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Image 15 of Lexington Herald-Leader, September 26, 2012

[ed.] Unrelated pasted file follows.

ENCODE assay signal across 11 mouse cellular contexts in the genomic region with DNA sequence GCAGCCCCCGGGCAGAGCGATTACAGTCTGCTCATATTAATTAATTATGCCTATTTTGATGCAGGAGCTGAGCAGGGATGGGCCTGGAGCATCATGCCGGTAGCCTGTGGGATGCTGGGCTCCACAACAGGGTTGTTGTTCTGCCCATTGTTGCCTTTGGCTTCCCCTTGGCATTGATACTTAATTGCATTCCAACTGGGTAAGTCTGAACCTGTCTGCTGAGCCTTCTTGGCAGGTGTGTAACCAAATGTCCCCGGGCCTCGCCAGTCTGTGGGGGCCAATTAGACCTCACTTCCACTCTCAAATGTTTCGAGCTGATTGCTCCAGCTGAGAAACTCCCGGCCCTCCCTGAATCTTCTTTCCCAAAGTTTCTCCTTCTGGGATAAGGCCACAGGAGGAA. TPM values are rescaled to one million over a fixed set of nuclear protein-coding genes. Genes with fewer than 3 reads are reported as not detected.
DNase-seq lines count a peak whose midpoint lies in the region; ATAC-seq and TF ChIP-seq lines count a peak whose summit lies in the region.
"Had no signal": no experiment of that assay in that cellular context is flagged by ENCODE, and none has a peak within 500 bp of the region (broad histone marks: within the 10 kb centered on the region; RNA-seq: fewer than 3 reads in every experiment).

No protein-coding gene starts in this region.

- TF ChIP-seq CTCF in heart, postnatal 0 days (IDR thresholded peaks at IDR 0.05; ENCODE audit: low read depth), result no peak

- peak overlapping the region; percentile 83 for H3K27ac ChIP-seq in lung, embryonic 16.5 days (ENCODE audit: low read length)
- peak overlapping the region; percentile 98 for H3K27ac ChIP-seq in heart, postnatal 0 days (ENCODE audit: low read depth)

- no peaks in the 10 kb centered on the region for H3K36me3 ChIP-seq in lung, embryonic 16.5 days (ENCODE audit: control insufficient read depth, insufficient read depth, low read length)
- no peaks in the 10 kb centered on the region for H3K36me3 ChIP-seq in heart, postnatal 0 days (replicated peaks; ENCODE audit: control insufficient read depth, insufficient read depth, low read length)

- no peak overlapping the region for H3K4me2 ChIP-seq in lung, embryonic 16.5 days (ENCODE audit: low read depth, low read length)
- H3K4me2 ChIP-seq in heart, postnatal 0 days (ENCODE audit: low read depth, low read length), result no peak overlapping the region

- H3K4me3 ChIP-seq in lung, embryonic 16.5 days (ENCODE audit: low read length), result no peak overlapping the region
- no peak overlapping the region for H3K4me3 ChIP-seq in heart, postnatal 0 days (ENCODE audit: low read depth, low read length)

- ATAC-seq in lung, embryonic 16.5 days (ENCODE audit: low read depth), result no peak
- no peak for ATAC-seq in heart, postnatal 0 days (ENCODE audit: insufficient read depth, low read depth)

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SPORTS LEXINGTON HERALD-LEADER | KENTUCKY.COM WEDNESDAY, SEPTEMBER 26, 2012 B3 GOLF EASY RYDER? NOT FOR TIGER WOODS AMONG U.S. TRIO WITH LOSING RECORD IN EVENT By Doug Ferguson Associated Press PHOTOS BY MARK MAHAN Henry Clay’s Logan Cox looked on as a golden retriever interrupted play by running on the field. SOCCER From Page B1 “We played better than in our recent games. We were all on the same wavelength,” Catholic forward Ini Okpokho said. “We came out hard. We didn’t get the result that we wanted, but it wasn’t a loss, and we’re just going to try to keep move forward and do whatever we need to do to keep it relevant.” Henry Clay (9-3-3) had won two in a row coming in, both by shutout. “I think it was a pretty fair match. Both teams worked hard for the ball,” Blue Devils Coach Tim Bernardi said. “I thought they outplayed us for the first 15, 20 minutes of the first half. They really took it to us. Then we kind of settled down and then I thought it became an even match. Both had a couple dangerous chances. “But I thought we did play hard and possessed the ball well tonight. Everyone’s looking forward to the next round — post-season’s coming up in a week.” David Vasquez, starting in place of John Paul Jikang, finished with seven saves for Henry Clay. Jikang “wasn’t ready to go,” Bernardi said. The Devils also played minus their top scoring threat, Thomas Ueland, who is done for the sea- FOOTBALL From Page B1 freshman. And those guys, I thought those guys held up well, especially him.” Defensive coordinator Rick Minter, a longtime friend of Quinn’s high school coach, said there’s something about Quinn. “We practiced him all week,” Minter said. “And we felt like of all the kids, he’s really going to have the most grace under fire. He’s got calm, cool confidence.” That ease was evident as the freshman discussed his first career start. “I wasn’t nervous believe it or not going into The Swamp,” he said Tuesday. “I thought I would be, but I wasn’t. I was just more anxious than I was nervous. … You’ve just got to be able to handle it, to stay calm, be able to handle the adversity. You’ve just got to overcome it and keep fighting.” When he got his hand up and made his first career deflection, his confidence soared, he said. Across the field, senior cornerback Mikie Benton could see it. “He might’ve been a little Lexington Catholic’s Tyler Mattingly, left, battled for the ball with Henry Clay’s Boselli Jevick. son because of a broken foot. Catholic goalkeeper Danny Veach had four saves. “They have a solid defense and their goalie, he’s really good. Both teams played really good tonight,” Henry Clay’s Addison Manley said. “We moved the ball really well tonight. We just couldn’t finish one tonight.” Manley nearly finished one with 6½ minutes left in the first half, but Veach snared the shot with two hands. Henry Clay’s Zach Campbell also had a good look, only to have Veach make a graceful leap and two-handed nervous, but Cody’s the type of player that once the first play’s over, he’s good to go,” Benton said. “He’s quick as lightning out there.” The not-quite-Southeastern Conference-sized cornerback said he has to be physical. “I know people are going to try to pick on me because I’m not that big,” he said. “I just have to try to stay physical, use my speed and just get off blocks.” Whether Quinn starts or not after Rice returns from his thigh bruise, the coaches are confident all three freshman cornerbacks will make UK dangerous in the future. Tiller, a 6-foot, 180-pounder from Homerville, Ga., has nine tackles in three games, including five against Kent State. Harmon, a 6-2, 197-pounder out of Paducah Tilghman, has four tackles and two pass breakups in four games. Their position coach likes what he sees so far. “They’re making progress,” Cassity said. “Have they arrived? Heavens no.” The threesome will be tested severely by No. 6 South Carolina on Saturday. The Gamecocks are the SEC’s fourth-best passing grab. Catholic’s best chance in the first half came on Jackson Rowady’s 46-yard free kick, targeted for the top right corner of the net. Vasquez timed his jump perfectly to make the grab. So both teams extended unbeaten streaks. And had a streaker to add some laughs. Henry Clay 0, Lexington Catholic 0 Goalkeepers—HC: David Vasquez; LC: Danny Veach. Records—HC: 9-3-3; LC: 7-4-4. Mark Maloney: (859) 231-3229. Twitter: @markmaloneyhl. Blog: offense behind quarterback Connor Shaw, who had a career-best 311 yards and four touchdown passes against UK in last season’s blowout. South Carolina has thrown for 971 yards in its past three games (323.7 average). On Saturday against Missouri, Shaw completed his final 20 passes. If he completes his first four passes against Kentucky, he’ll own the league’s all-time record for consecutive completions. QB Smith practices Quarterback Maxwell Smith, who wasn’t expected to throw on Tuesday as he rested a bruised joint in his throwing shoulder, did practice and throw. That makes him much more likely to be available Saturday. “The original plan was for him not to throw much today, but he felt pretty good so we went ahead and practiced (him), tried to limit his throws a little bit,” offensive coordinator Randy Sanders said. “He looked good, felt good. He’s not 100 percent yet, but I expect by Saturday he’ll be real close.” Jennifer Smith: (859) 231-3241 Twitter: @jenheraldleader Blog: COWBOYS Gentleman’s Club Gentleman’s of the Home able $5 T ! Dance DUELING KARAOKE! Two DJ’s * Twice the fun & excitement Contestants duel for $100 Prize* *$50 cash plus $50 gift certificate MEDINAH, Ill. — No other trio of American golfers has qualified for more consecutive Ryder Cup teams than Tiger Woods, Phil Mickelson and Jim Furyk. Collectively, they have won 146 official tournaments around the world, including 19 majors. That only makes their Ryder Cup record look all the more inferior. They have been the core of the U.S. team since 1997 at Valderrama, where they combined for a 3-6-1 record as the United States lost the cup. Perhaps it was a sign of what was to come. For all their individual achievement, none has a winning record in the Ryder Cup. They have been on six teams together — Woods missed in 2008 at Valhalla while recovering from knee surgery — and the only celebration they shared was that remarkable comeback at Brookline. “I would have expected and definitely wished for a much better record than that,” Furyk said Tuesday. It leads to a question that brings to mind the chicken and the egg. Do they all have losing records because they are playing on losing teams? Or does the U.S keep losing because this triumvirate has losing records? “I think it’s both,” Woods said Tuesday. “In order to win cups, you have to earn points. And we certainly have not earned points. And on top of that, Phil, Jim and myself have been put out there a lot during those years. So if we’re not earning points, it’s hard to win Ryder Cups that way.” So much has been expected. So little has been delivered. And they are running out of time to leave a lasting impression. Furyk is 42 and has gone four of the last five PGA Tour seasons without winning, though the exception was in 2010 when he won three times and was voted player of the year. Even so, he had to rely on being a captain’s pick for the first time. Mickelson, also 42, has qualified for nine straight teams dating to 1995. He will set an American record for most Ryder Cups when the matches began Friday. Even so, he narrowly qualified for the team this year. They will be leaned on heavily again at Medinah as the U.S. tries to win back the cup. The Americans headed out for the first full day of practice under warm sunshine in the Chicago suburbs. They played fourball matches among the three groups, which was evident when Bubba Watson and his pink-shafted driver drove through a dogleg on the 440yard 11th hole and over the gallery’s head. He still played that shot (and they won the hole). U.S. captain Davis Love III finally showed his hand — and confirmed some obvious pairings in mind — by sending out Woods and Steve Stricker, Mickelson and Keegan Bradley, Watson and Webb Simpson. Other pairings were Matt Kuchar and Dustin Johnson, Jason Dufner and Zach Johnson, and Furyk and Brandt Snedeker. There were few surprises on the European side. European captain Jose Maria Olazabal had Ian Poulter, Justin Rose, Luke Donald and Lee Westwood in one group; Rory McIlroy, Graeme McDowell, Sergio Garcia and Paul Lawrie in another; and Mark Kaymer, Nicolas Colsaerts, Francesco Molinari and Peter Hanson in a third. Furyk referred to McIlroy as a “marked man” last week, and not many could argue. The 23-year-old from Northern Ireland already is a twotime major champion, with both wins by eight shots. He has established himself as No. 1 in the world without debate, and has won three of his last six tournaments against the strongest field. Woods, despite his 86 wins and 14 majors, has never had a winning record in the Ryder Cup. He has combined to go 6-3-0 in his last two events to raise his career record to 1314-2. NFL From Page B1 league’s sponsors. Walk away from Vegas and our precious fantasy leagues. Until you’re prepared to do that, why should the NFL even remotely care about what you think? The league’s “explanation” regarding Monday night’s controversial last-second Seattle touchdown Tuesday crossed into the “Do you really think we’re morons?” zone. The NFL determined that the replacement referees’ only mistake was missing Seahawks receiver Golden Tate’s blatant offensive pass interference push on Green Bay defensive back Sam Shields in the end zone on a Hail Mary prayer. But they followed the proper instant replay protocol on a “touchdown” that replays clearly showed was a Green Bay interception that should’ve secured a 12-7 Packers’ victory. Were you really expecting a mea culpa, an admission that the NFL owners were wrong taking such a strident stand against the regular officials who are part-time employees? You’ve got to remember something. Billionaires never apologize. They never think they have to. It’s occasions such as these when I’m happiest that I’m no longer one of the perspective-challenged who invest far too much emotionally in the relative trivialities that are sports. There are more serious problems grip- SHOWTIME STARTS 12 NOON 15 Hours of Continuous Entertainment 6 DAYS A WEEK! Kentucky’s Best Showgirls! ad rcle Ro ll sse Ru New Ci COWBOYs Cav oad ay dw oa Br eR rth No O CHUCK BERMAN | MCCLATCHY-TRIBUNE From left, Tiger Woods, Jim Furyk and Jason Dufner are members of the U.S. team for this week’s Ryder Cup in Medinah, Ill. TED S. WARREN | ASSOCIATED PRESS Officials tried to sort out the final play of what turned out to be a Green Bay Packers’ loss to the Seahawks in Seattle. The NFL’s explanation didn’t pass the smell test to most fans. ping the world currently, but it’s an avalanche of blown calls and overall poorly officiated NFL games over the last two weeks that galvanized public consensus Tuesday that few other issues could. It’s all everybody’s talking about, writing about, screaming about. The fans are mad because they naively think that the NFL is their game. The players are mad because they know this isn’t as much a power struggle between the owners and the referees as it is another skirmish between the owners and the players’ union. And the message the NFL is sending is that the billionaires who call the shots aren’t backing down no matter how strong the criticism from the millionaire players or the blue-collar fan base. Are you kidding me? The NFL’s not sweating this. They’re not worried that they must have a deal with the real refs and soon. They’re loving this. They’re popping champagne corks in their Fifth Avenue penthouse suites because they know they’re dealing with an audience that can’t walk away from its weekly football fix. That audience will take whatever football — no matter how insulting to the senses — they can get, so there’s no inclination for the NFL to fix a mess of its own doing.